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Why Would I Use Methadone?

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Updated June 12, 2008

Why Would I Use Methadone? Photo © Medioimages/Photodisc/Getty Images
Question: Why Would I Use Methadone?
Methadone -- isn’t that the drug for heroine addicts?

That’s a question I’m accustomed to hearing from leery patients and families when I inform them that their physician has ordered Methadone for pain. While it’s true that methadone is used to treat narcotic withdrawal symptoms, methadone is also a very effective medication to treat moderate to severe pain.

Morphine has earned the title of the Gold Standard for pain control, the opioid all others are compared with because of its effectiveness, ease of administration and low cost. If morphine is so great, why would we ever use methadone?

Answer:

If we’re going to start comparing methadone with morphine, we need to start with the basic principles of pain. Pain can be divided into two types of physiological explanations: nociceptive and neuropathic. Nociceptive pain is generally caused by tissue injury (somatic pain) or injury to internal organs (visceral pain). Neuropathic pain is caused by injury or insult to nerves in either the central nervous system or the peripheral body.

We are blessed with opiate receptors in our brains that allow our bodies to respond to opioid pain medications. The majority of these receptors are classified at mu and delta receptors and a smaller percentage are NMDA. Nociceptive pain is primarily mediated by the mu receptors and neuropathic pain by delta and NMDA receptors; morphine binds to mu receptors only, while methadone binds to mu, delta and NMDA. Morphine does an excellent job of treating many types of pain, but because of its ability to bind to 100% of opiate receptors, methadone may do it even better.

Opiate Toxicity and Side Effects

Opiates, such as morphine, produce metabolites when they are broken down within the body. These metabolites can build up in the body and cause symptoms of opiate toxicity. Opiate toxicity is essentially an overdose of an opiate leading to poisonous levels in the body and causes symptoms such as restlessness, hallucinations, tremors and lethargy.

Methadone doesn’t produce metabolites and therefore doesn’t have a “ceiling," or maximum dose. Methadone is also easier to metabolize by the liver, and its lack of metabolites makes it an excellent choice of pain medication for many patients with decreased liver function or renal failure.

Common side effects of opiates include constipation, nausea and vomiting, drowsiness, itching, confusion and respiratory depression (difficulty breathing). Many patients have reported a decrease in adverse affects after switching to methadone from another opiate.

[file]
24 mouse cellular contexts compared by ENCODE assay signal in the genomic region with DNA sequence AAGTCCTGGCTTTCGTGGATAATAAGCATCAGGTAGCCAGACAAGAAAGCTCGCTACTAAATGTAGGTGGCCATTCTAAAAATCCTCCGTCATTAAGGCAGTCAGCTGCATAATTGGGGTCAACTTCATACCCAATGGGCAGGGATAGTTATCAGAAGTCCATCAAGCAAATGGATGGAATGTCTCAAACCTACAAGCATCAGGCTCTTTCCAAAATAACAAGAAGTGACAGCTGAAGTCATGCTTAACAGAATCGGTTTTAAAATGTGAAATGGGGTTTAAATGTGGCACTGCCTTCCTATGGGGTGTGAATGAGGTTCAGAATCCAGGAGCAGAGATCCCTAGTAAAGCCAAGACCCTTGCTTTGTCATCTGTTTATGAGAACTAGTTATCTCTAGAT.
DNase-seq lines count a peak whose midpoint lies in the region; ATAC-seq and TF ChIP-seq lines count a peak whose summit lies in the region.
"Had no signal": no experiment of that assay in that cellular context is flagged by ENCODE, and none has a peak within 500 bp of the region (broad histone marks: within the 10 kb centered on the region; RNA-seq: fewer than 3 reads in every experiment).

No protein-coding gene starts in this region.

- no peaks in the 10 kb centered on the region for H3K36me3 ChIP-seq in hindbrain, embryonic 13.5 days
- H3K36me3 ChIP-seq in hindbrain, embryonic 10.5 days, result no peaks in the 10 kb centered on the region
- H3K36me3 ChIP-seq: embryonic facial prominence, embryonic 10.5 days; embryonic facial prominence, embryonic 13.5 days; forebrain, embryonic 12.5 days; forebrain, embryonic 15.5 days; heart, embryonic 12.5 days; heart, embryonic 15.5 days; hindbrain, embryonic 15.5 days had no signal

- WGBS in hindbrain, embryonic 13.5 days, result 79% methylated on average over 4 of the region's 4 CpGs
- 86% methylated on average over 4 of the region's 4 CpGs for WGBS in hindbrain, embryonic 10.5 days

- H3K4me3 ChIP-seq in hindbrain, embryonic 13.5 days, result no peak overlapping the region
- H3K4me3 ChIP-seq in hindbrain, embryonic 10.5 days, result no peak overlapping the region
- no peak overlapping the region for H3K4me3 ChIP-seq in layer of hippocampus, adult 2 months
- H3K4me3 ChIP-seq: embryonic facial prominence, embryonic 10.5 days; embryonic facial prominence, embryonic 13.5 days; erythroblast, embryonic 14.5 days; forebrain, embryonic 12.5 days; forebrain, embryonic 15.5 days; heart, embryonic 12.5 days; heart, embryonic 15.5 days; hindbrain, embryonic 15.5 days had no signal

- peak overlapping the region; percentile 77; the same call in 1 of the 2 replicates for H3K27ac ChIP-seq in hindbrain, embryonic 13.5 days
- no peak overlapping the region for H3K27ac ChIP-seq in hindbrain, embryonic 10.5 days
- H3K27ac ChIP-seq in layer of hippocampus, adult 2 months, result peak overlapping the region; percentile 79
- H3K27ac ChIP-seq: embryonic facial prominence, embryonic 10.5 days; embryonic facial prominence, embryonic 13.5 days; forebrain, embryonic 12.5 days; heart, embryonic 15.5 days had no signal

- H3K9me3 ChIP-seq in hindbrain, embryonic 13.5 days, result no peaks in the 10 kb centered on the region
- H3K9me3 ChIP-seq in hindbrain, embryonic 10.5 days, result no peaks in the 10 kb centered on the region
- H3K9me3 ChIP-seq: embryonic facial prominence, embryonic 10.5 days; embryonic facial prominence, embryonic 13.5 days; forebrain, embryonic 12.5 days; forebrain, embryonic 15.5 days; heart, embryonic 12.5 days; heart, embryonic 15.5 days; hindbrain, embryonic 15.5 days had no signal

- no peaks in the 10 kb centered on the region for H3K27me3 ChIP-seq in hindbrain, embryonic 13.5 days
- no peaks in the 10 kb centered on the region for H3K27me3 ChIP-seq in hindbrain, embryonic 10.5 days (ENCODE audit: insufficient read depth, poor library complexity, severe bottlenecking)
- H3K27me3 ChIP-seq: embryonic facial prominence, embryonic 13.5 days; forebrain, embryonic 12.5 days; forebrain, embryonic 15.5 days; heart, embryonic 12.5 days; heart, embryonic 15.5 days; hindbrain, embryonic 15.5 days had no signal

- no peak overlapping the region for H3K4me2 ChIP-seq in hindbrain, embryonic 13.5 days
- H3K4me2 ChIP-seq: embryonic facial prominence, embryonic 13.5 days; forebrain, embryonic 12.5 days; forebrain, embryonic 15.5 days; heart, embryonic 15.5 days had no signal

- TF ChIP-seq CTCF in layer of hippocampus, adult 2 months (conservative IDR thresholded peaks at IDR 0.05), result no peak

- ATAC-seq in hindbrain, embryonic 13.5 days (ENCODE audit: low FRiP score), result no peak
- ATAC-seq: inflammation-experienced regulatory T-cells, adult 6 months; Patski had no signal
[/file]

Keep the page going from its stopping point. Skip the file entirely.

More Benefits of Methadone

So methadone is more effective than morphine at treating pain and typically causes less adverse effects, but the good news doesn’t stop there. Another benefit of methadone is its extended half-life. A half-life is the time required for half the quantity of a drug to be metabolized or eliminated by normal biological processes. Because of this extended half-life, methadone has a pain-relieving effect of 8 to 10 hours, while regular nonextended release morphine only relieves pain for 2 to 4 hours. This translates into less frequent dosing for the patient, usually two or three times a day.

And last, but not least, methadone is extremely cost-effective. A typical month supply of methadone costs about $8, while morphine will typically cost over $100. Other opiates, such as Oxycontin and Fentanyl, will cost even more.

Barriers to Methadone Use

Do I have you convinced that methadone is a great medication for pain? If so, you may find yourself wondering why it’s not used more often. I’ve asked the same question to several physicians, and I’ve found that beyond the stigma that methadone carries, many physicians just aren’t comfortable prescribing it.

Because of methadone’s extended half-life, it slowly builds up in the body and may take 5 to 7 days for levels to stabilize. During this time, the patient needs to be monitored closely for signs of toxicity. This is generally not a problem for patients on palliative or hospice care, because they are already being followed closely and usually have access to nurses and physicians 24 hours a day. A typical doctor's office doesn’t have the capacity to monitor patients that closely, which may be part of their hesitation to prescribe it.

Other barriers are physician education and patient’s reluctance. Methadone is still widely known as the drug for drug addicts. That stigma is slowly being chipped away at as physicians continue to educate their peers on its benefits and the public sees more and more patients finding relief because of it.

Sources:

Ayonrinde OT, Bridge DT. The rediscovery of methadone for cancer pain management. Med J Aust 2000;173:536-40.

Davis MP, Walsh D. Methadone for relief of cancer pain: a review of pharmacokinetics, pharmacodynamics, drug interactions and protocols of administration. Support Care Cancer 2001;9:73-83.

Toobs JD, Kral, LA. Methadone Treatment for Pain States. Am Fam Physician 2005;71:1353-8.

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